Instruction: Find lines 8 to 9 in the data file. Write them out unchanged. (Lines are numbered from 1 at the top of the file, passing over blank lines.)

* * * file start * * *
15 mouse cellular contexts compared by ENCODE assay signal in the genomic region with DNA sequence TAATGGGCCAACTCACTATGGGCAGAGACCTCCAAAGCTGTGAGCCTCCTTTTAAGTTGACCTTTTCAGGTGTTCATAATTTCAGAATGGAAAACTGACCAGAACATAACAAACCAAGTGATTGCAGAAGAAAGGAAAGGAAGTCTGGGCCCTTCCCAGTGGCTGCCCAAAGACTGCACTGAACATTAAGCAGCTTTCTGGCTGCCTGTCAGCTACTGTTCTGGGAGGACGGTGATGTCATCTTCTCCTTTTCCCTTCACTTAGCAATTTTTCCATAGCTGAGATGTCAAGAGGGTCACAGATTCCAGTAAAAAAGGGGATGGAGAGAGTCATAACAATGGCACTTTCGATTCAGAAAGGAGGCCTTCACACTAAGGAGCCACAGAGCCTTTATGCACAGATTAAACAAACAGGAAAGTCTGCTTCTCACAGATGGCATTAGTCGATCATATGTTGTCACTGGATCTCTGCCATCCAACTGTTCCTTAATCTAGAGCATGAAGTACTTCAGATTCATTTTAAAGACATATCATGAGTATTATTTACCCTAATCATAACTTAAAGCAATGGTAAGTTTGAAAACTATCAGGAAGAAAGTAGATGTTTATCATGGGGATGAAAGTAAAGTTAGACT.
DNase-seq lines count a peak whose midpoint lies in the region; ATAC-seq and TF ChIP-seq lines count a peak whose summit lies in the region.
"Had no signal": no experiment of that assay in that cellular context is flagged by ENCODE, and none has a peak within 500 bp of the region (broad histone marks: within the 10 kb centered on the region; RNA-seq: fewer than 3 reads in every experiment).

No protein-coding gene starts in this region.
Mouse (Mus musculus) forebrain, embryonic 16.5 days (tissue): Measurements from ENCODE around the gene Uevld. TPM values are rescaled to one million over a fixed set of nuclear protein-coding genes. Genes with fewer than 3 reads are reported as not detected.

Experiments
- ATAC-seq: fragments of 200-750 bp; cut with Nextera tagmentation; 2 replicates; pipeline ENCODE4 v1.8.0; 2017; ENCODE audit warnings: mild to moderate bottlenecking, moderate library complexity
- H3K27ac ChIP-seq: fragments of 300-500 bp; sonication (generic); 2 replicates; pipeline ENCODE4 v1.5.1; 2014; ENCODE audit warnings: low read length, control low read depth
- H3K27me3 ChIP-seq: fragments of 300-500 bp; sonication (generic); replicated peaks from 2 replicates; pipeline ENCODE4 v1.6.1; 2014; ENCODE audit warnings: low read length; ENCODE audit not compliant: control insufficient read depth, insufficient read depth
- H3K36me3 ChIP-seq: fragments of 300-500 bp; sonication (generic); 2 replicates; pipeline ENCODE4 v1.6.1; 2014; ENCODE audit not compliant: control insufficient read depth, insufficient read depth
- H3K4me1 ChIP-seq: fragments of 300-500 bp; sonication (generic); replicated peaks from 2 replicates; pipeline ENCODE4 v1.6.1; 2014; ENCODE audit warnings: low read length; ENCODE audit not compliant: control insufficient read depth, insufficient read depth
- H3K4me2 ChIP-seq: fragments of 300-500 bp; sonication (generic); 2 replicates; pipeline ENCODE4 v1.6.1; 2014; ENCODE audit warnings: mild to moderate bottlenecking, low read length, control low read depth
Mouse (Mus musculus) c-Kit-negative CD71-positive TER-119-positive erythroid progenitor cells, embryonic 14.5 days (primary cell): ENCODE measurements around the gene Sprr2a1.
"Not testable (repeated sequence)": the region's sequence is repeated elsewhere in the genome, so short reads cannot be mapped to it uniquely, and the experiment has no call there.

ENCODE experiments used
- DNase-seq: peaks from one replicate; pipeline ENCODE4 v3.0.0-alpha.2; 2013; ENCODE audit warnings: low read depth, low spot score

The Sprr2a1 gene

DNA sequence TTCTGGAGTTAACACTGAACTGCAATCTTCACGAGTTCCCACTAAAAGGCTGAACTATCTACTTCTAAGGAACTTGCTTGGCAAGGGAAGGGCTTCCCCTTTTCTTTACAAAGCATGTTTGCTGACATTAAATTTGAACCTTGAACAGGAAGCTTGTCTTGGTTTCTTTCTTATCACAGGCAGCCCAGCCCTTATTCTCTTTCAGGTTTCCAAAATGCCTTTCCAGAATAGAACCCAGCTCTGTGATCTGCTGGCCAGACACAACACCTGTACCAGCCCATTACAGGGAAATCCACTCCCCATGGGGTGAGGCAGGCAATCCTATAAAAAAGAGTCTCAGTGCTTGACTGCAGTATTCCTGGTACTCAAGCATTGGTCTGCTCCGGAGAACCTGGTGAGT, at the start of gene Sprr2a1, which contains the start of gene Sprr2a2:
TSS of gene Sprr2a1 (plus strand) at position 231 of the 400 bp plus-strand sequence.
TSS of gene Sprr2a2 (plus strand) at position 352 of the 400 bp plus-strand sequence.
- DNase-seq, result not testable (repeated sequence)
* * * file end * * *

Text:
- H3K27ac ChIP-seq: fragments of 300-500 bp; sonication (generic); 2 replicates; pipeline ENCODE4 v1.5.1; 2014; ENCODE audit warnings: low read length, control low read depth
- H3K27me3 ChIP-seq: fragments of 300-500 bp; sonication (generic); replicated peaks from 2 replicates; pipeline ENCODE4 v1.6.1; 2014; ENCODE audit warnings: low read length; ENCODE audit not compliant: control insufficient read depth, insufficient read depth